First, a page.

Sinn Fein duo has a tough challenge

Political parties frequently undergo changes in their leadership, but rarely do they completely reverse the face of their public image. With Martin McGuinness’s death and Gerry Adams’s resignation as leader of Sinn Fein in Ireland, the party is embarking on a dramatically fresh course in the midst of dangerous times.

The party’s new leaders, two young women in their 40s, will be met in the North by the aging followers of Ian Paisley, and in the South by competitors who only remember the violent years, not the times of successful peace initiatives. This will be a time of difficulty for them both as they move to solidify their positions in the minds of their constituents while also dealing with serious major issues facing the island.

The Good Friday peace plan, agreed to in 1998 by popular vote in both the North and South, is under attack; a return to complete British control of the North looms a real possibility, and Brexit offers a severe threat to all people, North and South.

Forty-seven-year of Mary Lou McDonald, representing her district in Dublin in the Irish parliament, was elected leader of Sinn Fein last month February. She is a graduate of Trinity College, she has two children, and many years of experience in Irish politics. But she has never had any involvement with the violent side of Sinn Fein/IRA.

Her deputy in the North, Michelle O’Neill, 41, and also a mother of two, is from Dungannon in Co. Tyrone. She was elected to the Northern Ireland Assembly in 2007 at the age of 30. She has been a minister of two portfolios and has been praised for her work with all factions in the North. Her father was involved with the IRA, but she has had no involvement, it is said.

They take over a party that has experienced surprising growth and strength over the last 25 years. Under Adams and McGuinness, the party has become a force in government in both the North and South. In the North, it has elected 27 of the 90 members of the governing assembly, and 19 of the 60 members of the Belfast city council. In the South, the people of the Republic have elected 23 Sinn Fein members in the 118-seat National Parliament.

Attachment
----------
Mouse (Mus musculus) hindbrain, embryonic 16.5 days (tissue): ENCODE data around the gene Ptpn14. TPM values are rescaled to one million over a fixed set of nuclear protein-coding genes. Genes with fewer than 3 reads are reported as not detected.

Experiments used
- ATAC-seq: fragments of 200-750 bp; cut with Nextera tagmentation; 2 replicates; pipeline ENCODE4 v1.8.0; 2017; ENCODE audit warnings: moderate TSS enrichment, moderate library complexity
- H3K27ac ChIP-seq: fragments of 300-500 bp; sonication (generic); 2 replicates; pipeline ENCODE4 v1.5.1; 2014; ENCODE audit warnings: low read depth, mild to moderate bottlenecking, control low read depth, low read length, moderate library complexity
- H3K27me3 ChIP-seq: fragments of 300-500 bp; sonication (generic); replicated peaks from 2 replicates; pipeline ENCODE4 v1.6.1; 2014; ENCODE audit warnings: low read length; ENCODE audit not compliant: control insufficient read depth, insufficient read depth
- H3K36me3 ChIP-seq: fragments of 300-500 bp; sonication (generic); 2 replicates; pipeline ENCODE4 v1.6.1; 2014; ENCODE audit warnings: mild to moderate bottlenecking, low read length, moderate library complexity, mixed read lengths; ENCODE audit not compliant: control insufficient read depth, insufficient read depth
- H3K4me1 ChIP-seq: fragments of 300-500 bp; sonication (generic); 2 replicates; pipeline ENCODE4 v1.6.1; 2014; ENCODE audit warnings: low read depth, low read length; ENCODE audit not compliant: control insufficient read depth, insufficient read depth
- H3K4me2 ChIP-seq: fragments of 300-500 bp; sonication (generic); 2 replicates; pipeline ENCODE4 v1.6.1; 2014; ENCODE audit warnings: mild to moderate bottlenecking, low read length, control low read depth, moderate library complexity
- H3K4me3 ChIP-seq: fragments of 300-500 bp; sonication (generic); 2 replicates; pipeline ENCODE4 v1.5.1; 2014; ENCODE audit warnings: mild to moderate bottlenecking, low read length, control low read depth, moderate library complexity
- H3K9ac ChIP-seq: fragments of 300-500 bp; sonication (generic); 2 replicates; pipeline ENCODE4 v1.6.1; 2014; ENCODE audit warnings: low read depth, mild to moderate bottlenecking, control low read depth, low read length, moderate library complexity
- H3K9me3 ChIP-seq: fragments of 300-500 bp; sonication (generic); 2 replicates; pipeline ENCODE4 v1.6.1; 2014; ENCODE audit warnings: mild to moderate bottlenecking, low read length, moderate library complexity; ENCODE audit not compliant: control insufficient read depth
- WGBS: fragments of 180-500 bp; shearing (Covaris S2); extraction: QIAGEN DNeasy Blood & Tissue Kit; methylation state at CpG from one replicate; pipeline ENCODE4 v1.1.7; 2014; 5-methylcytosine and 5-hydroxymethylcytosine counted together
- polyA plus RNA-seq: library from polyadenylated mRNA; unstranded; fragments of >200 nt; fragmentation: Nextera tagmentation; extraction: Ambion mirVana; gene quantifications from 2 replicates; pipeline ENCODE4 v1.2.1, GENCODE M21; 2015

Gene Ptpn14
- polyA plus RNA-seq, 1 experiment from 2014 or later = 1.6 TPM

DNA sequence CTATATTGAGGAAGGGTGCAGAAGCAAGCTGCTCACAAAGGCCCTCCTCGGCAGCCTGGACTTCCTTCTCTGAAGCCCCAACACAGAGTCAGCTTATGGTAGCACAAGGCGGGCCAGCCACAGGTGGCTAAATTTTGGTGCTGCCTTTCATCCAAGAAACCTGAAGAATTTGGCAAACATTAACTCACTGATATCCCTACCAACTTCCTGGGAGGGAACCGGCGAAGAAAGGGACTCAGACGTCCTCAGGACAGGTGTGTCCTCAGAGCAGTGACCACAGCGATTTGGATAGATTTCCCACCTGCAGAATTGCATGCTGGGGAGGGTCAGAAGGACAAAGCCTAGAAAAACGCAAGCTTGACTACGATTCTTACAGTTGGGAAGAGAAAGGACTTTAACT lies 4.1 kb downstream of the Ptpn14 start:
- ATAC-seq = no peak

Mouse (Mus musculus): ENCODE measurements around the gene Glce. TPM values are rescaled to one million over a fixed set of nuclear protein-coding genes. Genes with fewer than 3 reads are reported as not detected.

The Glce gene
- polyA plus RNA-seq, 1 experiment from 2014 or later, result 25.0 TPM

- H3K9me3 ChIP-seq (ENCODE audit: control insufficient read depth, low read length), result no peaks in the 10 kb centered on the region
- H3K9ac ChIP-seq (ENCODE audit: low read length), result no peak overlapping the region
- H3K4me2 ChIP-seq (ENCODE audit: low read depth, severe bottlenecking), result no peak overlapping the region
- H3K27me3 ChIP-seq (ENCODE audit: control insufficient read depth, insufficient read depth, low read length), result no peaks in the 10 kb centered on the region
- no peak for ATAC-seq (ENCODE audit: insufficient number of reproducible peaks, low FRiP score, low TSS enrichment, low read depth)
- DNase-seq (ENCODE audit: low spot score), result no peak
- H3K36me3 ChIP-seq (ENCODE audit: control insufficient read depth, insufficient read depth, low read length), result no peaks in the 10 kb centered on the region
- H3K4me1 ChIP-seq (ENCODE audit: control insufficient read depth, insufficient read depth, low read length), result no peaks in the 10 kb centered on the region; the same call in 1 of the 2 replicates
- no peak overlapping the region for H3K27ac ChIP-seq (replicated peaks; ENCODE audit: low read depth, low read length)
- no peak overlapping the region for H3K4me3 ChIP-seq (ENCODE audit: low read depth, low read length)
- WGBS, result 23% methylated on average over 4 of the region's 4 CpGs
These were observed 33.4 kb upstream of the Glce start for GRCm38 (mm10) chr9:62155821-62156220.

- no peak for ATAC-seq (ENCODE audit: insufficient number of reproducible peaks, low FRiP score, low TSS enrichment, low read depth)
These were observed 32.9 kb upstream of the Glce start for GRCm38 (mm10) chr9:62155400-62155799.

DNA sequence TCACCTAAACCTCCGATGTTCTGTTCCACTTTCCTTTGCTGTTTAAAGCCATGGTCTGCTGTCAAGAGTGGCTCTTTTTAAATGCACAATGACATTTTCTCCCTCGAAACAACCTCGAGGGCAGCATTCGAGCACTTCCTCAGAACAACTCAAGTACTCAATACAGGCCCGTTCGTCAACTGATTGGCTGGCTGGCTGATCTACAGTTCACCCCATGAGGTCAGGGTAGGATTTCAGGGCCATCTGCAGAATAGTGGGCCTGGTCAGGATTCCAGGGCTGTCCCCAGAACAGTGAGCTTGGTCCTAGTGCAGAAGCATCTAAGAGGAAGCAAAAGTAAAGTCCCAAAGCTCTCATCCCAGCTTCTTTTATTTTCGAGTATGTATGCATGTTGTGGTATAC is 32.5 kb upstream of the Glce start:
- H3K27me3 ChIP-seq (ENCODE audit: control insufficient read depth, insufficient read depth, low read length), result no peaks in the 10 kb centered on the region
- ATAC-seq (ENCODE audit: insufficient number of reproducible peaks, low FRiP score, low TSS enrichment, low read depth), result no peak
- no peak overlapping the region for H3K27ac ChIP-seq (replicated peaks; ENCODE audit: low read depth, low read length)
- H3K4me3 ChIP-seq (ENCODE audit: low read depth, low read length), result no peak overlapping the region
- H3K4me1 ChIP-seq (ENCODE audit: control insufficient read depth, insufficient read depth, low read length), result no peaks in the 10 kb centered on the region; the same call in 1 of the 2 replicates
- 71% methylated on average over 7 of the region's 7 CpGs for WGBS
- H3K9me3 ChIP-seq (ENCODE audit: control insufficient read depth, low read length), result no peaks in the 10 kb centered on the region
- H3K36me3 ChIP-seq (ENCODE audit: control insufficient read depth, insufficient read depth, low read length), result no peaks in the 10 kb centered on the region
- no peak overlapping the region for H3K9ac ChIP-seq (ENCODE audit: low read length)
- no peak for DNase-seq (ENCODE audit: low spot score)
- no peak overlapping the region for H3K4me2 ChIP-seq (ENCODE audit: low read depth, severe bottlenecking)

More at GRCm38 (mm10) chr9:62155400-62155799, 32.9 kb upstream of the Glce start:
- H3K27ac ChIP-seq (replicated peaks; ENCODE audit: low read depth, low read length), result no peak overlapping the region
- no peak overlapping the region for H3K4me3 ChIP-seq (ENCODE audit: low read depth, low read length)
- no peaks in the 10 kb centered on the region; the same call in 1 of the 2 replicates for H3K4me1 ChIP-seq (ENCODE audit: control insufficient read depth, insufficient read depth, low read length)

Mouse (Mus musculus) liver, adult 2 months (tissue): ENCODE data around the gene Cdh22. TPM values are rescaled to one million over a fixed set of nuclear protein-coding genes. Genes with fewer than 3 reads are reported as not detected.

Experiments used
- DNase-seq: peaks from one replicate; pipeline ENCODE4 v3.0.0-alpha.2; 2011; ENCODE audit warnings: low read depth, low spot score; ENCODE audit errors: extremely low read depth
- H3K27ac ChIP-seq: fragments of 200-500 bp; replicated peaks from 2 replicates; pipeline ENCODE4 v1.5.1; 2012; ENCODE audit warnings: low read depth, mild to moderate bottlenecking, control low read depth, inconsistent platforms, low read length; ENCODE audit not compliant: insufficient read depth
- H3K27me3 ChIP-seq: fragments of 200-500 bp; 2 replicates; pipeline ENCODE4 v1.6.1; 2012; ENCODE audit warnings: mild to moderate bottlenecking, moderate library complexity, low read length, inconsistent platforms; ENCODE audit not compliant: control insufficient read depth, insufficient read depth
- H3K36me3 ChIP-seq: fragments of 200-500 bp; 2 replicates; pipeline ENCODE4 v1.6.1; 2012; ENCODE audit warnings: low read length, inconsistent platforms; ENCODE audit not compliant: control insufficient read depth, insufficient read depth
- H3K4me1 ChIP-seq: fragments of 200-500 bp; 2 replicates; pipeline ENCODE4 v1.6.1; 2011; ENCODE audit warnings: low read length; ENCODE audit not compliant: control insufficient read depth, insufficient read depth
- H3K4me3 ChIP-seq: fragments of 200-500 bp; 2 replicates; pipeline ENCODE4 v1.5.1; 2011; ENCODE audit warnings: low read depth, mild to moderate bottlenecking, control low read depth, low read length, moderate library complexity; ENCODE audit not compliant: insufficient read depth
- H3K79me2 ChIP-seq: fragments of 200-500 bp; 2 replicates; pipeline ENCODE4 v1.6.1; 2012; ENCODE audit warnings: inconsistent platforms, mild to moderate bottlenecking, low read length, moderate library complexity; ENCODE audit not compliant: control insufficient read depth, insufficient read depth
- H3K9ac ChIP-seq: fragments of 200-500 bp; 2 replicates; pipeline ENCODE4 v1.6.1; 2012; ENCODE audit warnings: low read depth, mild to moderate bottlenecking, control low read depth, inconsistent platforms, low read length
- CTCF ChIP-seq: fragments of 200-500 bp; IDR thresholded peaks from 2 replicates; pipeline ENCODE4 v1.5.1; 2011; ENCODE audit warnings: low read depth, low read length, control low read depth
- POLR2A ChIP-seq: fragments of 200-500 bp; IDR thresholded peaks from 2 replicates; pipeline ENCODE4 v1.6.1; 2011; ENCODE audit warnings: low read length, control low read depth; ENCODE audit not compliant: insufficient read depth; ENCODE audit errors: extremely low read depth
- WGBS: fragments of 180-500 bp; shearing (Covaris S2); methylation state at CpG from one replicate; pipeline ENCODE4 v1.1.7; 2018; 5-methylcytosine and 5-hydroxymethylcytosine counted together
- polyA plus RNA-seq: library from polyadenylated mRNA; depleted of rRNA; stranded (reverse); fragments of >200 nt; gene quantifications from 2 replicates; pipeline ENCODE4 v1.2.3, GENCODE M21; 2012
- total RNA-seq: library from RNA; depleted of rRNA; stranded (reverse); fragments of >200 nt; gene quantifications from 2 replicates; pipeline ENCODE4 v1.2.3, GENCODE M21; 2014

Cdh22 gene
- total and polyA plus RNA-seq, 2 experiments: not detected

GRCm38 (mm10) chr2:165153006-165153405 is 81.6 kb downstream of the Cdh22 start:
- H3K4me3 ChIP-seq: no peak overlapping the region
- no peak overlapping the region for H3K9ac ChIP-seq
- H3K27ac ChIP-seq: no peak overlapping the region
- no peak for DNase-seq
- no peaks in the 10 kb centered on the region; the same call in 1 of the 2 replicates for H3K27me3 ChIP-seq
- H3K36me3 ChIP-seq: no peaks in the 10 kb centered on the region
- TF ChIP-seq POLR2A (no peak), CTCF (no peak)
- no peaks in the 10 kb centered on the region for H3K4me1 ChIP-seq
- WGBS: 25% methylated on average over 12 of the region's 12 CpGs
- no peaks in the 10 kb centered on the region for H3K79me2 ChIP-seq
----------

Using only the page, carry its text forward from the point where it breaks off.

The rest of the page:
Few had predicted such growth and popular appeal. Today, Sinn Fein is the only party that has achieved such a mandate throughout all of Ireland. It is the party these two young women will lead. It won’t be easy.

The Brexit problem is hard to quantify. The British and the Europeans are negotiating terms of the withdrawal, and, as in all important negotiations, the sides are regularly issuing self-serving press announcements. Essentially, the British want their complete sovereignty while maintaining the benefits they had when they were in the EU.

Ireland’s interest is in how the border between Northern Ireland and the Republic will be treated, and what is in the future for business dealings with Britain.

Nothing is yet set in stone. There have been several calls for a second vote, but there is little evidence that will happen. The British ego as master of the commonwealth’s fate still prevails. From an Irish standpoint, its leaders must be vigilant in protecting Ireland’s interests. Another very difficult problem is the lack of a Northern Ireland Assembly; the government at Stormont has been closed now for more than 13 months, depriving the North of any voice in Brexit negotiations.

In mid-February, Irish Prime Minister Leo Varaker and British Prime Minister Theresa May visited Belfast to discuss the restoration of the Assembly. The talks failed and the Assembly remains closed. It may be that neither side (Sinn Fein and the DUP) want to resolve the issue. For its part, Sinn Fein wants the Irish language used on street signs, public buildings, and government papers as is done in the Republic. This seems to be a bridge too far for the Unionists.

The Unionists feel that because they have given their ten votes in Parliament to Theresa May to keep her party in office, they will be favored in any settlement. Sinn Fein may just be waiting for the next election after they came so close to taking power from the DUP last time.
In any case, the new leaders of Sinn Fein will have to do some heavy thinking if they are to be successful in the coming years.